Review: Mark Templeton + Kyle Armstrong - Extensions

Mark Templeton + Kyle Armstrong - ExtensionsI’ve opened a door I shouldn’t have. The world is now rushing at me quicker than my brain can process it, with magma flow flickering out of hue as I stall under the weight of information in excess. Sensory data hits me like the pressurised output of a hose. Horizons lines fracture and fold into eachother, rocket thrusters pour light into my eyes, submarine sonar dialogues occur over seas of vinyl scratch and misplaced breath. The planet is a shattered mosaic. This collaboration between Mark Templeton (audio) and Kyle Armstrong (video) is based on the work of media scholar Marshall McLuhan, whose quotes appear throughout the film as black, interjectory stills coupled by silence and urgently red or blue text:

“In an age of multiple and massive innovations, obsolescence becomes the major obsession.”

This particular quote flashes up after a string orchestra is heard flickering, like a dying light bulb, to the inevitable end of its lifespan. Throughout much of the piece I feel as though I’ve been catapulted into the sky, where the passing of time and my sense of location are ruptured by an onslaught of motion and sudden weightlessness; lens flare dances with faint human silhouettes and a background of dimly burning moonlight, soft and disturbing, while estranged locked grooves ride the rims of toppling metal pans.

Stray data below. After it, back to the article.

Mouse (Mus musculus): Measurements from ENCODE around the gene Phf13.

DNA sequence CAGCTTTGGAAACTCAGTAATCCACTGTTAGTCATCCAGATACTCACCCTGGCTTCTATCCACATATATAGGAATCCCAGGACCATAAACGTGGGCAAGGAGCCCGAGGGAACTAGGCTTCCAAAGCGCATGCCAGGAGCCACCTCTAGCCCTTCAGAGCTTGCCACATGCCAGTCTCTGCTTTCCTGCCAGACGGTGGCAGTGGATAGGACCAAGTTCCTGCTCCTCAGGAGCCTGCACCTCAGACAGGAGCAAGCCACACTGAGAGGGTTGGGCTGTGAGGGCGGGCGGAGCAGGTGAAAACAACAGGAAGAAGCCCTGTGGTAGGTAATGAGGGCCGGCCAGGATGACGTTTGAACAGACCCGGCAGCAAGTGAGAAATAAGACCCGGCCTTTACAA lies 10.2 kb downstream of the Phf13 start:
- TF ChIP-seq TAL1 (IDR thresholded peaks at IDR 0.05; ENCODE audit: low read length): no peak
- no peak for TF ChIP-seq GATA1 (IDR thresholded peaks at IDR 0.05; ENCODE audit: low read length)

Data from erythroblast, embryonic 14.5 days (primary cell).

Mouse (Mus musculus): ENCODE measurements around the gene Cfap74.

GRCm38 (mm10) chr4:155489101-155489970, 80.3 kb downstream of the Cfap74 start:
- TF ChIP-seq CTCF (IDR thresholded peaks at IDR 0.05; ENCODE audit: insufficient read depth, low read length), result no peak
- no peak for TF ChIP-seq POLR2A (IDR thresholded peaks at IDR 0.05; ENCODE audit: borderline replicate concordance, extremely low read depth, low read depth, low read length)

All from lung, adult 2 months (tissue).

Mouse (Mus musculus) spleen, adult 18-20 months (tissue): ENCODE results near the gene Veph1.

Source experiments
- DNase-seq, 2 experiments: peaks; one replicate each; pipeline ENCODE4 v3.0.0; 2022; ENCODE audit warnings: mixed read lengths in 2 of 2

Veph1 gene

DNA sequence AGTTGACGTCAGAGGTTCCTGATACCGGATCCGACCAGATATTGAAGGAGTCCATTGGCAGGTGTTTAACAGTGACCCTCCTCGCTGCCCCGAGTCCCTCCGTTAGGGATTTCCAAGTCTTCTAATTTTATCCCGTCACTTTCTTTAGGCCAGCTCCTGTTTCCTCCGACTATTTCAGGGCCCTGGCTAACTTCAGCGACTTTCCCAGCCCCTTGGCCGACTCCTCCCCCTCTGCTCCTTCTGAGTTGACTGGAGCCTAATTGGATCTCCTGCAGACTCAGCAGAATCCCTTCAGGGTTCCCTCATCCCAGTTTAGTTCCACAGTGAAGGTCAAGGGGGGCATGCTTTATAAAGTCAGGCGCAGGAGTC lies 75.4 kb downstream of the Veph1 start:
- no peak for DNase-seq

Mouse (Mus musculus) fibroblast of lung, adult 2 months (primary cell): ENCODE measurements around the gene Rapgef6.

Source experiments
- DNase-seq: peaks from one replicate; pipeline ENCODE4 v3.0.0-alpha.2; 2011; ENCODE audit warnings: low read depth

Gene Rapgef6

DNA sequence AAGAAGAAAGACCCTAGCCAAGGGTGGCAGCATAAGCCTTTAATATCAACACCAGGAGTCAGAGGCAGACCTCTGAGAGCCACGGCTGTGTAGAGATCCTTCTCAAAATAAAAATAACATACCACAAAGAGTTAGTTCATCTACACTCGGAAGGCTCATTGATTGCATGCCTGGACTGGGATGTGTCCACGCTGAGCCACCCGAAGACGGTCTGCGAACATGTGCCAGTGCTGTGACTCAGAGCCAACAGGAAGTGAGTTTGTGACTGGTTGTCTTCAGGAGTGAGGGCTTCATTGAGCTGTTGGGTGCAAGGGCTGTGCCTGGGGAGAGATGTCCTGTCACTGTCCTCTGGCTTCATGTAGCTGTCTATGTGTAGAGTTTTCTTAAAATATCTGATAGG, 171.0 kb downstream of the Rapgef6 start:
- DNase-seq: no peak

“Myth is truth in hyperspeed.”

Perhaps this is what the world feels like when the connection between technology and human perception thickens before the body is ready for it. Extensions is a melancholic, technicolor force-feeding – a catalogue of things dying or falling into horrible lifeless limbo, of natural life repainted beyond recognition, of sonic artefact falling down a funnel of tampered chronology and fictitious acoustic space. And yet it’s not only the sounds and images that scare me. The piece is riddled with the blemishes of analogue mediums, be it vinyl pops or the alien bacterium that scatter upon degrading film reel. I fear that these blemishes still exist in the digital age, albeit insidiously closer to our skin.